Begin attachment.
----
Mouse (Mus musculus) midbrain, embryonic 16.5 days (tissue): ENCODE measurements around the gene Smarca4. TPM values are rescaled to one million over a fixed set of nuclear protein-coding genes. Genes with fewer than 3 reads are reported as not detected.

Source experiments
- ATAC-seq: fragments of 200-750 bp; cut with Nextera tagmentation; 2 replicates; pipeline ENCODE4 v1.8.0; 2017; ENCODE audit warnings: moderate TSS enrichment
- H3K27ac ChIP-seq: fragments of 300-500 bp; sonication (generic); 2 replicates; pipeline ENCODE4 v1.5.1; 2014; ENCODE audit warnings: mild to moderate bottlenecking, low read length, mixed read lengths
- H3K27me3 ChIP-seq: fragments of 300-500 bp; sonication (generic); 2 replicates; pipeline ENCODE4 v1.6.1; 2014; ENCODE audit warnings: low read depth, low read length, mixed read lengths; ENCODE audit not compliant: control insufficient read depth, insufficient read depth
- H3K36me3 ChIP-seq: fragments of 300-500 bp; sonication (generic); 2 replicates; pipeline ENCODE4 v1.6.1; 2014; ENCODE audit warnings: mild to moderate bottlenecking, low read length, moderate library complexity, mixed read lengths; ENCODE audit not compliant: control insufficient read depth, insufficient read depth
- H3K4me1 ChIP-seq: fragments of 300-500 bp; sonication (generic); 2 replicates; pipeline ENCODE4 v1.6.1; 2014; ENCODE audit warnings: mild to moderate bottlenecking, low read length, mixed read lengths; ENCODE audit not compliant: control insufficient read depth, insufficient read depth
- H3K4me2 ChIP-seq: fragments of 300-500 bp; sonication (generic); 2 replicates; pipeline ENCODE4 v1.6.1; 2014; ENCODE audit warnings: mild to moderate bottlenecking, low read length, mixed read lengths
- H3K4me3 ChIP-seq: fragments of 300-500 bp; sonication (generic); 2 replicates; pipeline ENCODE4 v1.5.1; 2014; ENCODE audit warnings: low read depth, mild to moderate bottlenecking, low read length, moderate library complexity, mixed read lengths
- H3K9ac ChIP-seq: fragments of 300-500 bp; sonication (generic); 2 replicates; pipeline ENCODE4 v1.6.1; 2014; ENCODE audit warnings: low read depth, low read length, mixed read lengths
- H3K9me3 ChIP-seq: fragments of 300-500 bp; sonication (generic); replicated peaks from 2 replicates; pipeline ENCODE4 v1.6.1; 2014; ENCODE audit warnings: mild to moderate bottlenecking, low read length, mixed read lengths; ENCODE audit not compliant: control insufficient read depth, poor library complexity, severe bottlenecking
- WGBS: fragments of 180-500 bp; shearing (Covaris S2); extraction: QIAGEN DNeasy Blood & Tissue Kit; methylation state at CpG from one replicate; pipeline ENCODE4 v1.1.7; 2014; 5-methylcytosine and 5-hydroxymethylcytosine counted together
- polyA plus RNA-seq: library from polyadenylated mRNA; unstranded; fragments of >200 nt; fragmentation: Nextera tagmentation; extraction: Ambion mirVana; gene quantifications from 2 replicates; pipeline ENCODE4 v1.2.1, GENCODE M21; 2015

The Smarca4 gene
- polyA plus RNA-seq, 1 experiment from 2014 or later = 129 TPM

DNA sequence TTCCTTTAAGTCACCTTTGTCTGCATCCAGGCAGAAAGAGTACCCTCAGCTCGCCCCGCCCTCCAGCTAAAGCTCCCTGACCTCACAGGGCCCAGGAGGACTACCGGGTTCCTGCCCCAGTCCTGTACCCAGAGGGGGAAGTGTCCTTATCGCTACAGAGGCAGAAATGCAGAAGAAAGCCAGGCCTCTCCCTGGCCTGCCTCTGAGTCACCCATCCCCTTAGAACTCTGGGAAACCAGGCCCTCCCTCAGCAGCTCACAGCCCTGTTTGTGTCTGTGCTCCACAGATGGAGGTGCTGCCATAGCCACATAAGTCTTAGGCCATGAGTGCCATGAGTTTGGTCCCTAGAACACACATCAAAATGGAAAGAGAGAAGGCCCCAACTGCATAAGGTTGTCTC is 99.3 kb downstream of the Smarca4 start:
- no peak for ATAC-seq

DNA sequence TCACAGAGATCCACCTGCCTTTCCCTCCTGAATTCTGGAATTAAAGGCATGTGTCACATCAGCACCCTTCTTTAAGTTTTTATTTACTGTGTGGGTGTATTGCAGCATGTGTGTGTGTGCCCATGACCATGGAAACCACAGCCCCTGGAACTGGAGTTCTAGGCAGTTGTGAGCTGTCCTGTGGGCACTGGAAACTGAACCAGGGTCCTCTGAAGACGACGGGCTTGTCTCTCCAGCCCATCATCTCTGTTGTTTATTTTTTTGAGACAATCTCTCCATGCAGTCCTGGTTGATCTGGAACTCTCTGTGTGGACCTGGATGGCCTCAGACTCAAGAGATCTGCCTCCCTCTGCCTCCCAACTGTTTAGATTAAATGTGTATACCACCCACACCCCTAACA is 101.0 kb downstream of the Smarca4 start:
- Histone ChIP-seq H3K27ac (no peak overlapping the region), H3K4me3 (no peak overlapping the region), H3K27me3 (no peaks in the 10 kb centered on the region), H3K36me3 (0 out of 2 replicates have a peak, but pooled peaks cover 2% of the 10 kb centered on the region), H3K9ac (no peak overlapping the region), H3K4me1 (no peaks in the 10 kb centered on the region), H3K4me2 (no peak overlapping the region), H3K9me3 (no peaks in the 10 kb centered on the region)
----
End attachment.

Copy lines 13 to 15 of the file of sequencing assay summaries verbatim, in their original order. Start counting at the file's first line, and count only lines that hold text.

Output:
- polyA plus RNA-seq: library from polyadenylated mRNA; unstranded; fragments of >200 nt; fragmentation: Nextera tagmentation; extraction: Ambion mirVana; gene quantifications from 2 replicates; pipeline ENCODE4 v1.2.1, GENCODE M21; 2015

The Smarca4 gene
- polyA plus RNA-seq, 1 experiment from 2014 or later = 129 TPM